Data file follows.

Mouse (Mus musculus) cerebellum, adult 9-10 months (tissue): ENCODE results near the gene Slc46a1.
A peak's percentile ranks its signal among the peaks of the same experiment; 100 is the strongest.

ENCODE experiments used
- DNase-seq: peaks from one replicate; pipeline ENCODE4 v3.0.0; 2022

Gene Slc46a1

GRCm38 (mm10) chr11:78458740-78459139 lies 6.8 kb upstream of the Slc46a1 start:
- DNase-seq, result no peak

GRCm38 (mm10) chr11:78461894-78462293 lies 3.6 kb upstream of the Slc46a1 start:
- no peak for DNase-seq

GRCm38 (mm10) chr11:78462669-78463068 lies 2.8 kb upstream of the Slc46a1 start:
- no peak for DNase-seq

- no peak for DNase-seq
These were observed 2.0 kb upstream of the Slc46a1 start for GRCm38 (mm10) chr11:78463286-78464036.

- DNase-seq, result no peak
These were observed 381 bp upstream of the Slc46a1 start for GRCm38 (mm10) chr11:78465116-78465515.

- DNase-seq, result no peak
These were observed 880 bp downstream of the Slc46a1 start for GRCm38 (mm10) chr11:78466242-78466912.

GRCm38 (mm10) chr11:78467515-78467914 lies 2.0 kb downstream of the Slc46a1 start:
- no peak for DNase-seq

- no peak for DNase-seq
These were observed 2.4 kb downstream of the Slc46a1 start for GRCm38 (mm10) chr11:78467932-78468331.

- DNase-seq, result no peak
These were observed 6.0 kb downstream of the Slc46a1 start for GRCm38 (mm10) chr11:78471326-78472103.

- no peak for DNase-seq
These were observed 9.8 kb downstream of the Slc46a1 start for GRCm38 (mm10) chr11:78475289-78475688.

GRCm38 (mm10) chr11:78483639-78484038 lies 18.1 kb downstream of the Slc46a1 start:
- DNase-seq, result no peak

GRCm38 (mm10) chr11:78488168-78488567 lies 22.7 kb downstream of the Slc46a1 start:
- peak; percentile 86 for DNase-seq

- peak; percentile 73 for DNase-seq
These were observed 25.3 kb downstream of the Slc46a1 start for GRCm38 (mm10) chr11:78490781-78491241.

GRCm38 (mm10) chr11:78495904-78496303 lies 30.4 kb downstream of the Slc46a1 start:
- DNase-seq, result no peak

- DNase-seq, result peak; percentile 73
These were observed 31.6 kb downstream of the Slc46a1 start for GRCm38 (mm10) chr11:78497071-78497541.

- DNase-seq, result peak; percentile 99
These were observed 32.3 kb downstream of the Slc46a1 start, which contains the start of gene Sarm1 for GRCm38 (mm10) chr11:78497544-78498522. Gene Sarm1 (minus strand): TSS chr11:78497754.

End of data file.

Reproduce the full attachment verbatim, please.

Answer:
Mouse (Mus musculus) cerebellum, adult 9-10 months (tissue): ENCODE results near the gene Slc46a1.
A peak's percentile ranks its signal among the peaks of the same experiment; 100 is the strongest.

ENCODE experiments used
- DNase-seq: peaks from one replicate; pipeline ENCODE4 v3.0.0; 2022

Gene Slc46a1

GRCm38 (mm10) chr11:78458740-78459139 lies 6.8 kb upstream of the Slc46a1 start:
- DNase-seq, result no peak

GRCm38 (mm10) chr11:78461894-78462293 lies 3.6 kb upstream of the Slc46a1 start:
- no peak for DNase-seq

GRCm38 (mm10) chr11:78462669-78463068 lies 2.8 kb upstream of the Slc46a1 start:
- no peak for DNase-seq

- no peak for DNase-seq
These were observed 2.0 kb upstream of the Slc46a1 start for GRCm38 (mm10) chr11:78463286-78464036.

- DNase-seq, result no peak
These were observed 381 bp upstream of the Slc46a1 start for GRCm38 (mm10) chr11:78465116-78465515.

- DNase-seq, result no peak
These were observed 880 bp downstream of the Slc46a1 start for GRCm38 (mm10) chr11:78466242-78466912.

GRCm38 (mm10) chr11:78467515-78467914 lies 2.0 kb downstream of the Slc46a1 start:
- no peak for DNase-seq

- no peak for DNase-seq
These were observed 2.4 kb downstream of the Slc46a1 start for GRCm38 (mm10) chr11:78467932-78468331.

- DNase-seq, result no peak
These were observed 6.0 kb downstream of the Slc46a1 start for GRCm38 (mm10) chr11:78471326-78472103.

- no peak for DNase-seq
These were observed 9.8 kb downstream of the Slc46a1 start for GRCm38 (mm10) chr11:78475289-78475688.

GRCm38 (mm10) chr11:78483639-78484038 lies 18.1 kb downstream of the Slc46a1 start:
- DNase-seq, result no peak

GRCm38 (mm10) chr11:78488168-78488567 lies 22.7 kb downstream of the Slc46a1 start:
- peak; percentile 86 for DNase-seq

- peak; percentile 73 for DNase-seq
These were observed 25.3 kb downstream of the Slc46a1 start for GRCm38 (mm10) chr11:78490781-78491241.

GRCm38 (mm10) chr11:78495904-78496303 lies 30.4 kb downstream of the Slc46a1 start:
- DNase-seq, result no peak

- DNase-seq, result peak; percentile 73
These were observed 31.6 kb downstream of the Slc46a1 start for GRCm38 (mm10) chr11:78497071-78497541.

- DNase-seq, result peak; percentile 99
These were observed 32.3 kb downstream of the Slc46a1 start, which contains the start of gene Sarm1 for GRCm38 (mm10) chr11:78497544-78498522. Gene Sarm1 (minus strand): TSS chr11:78497754.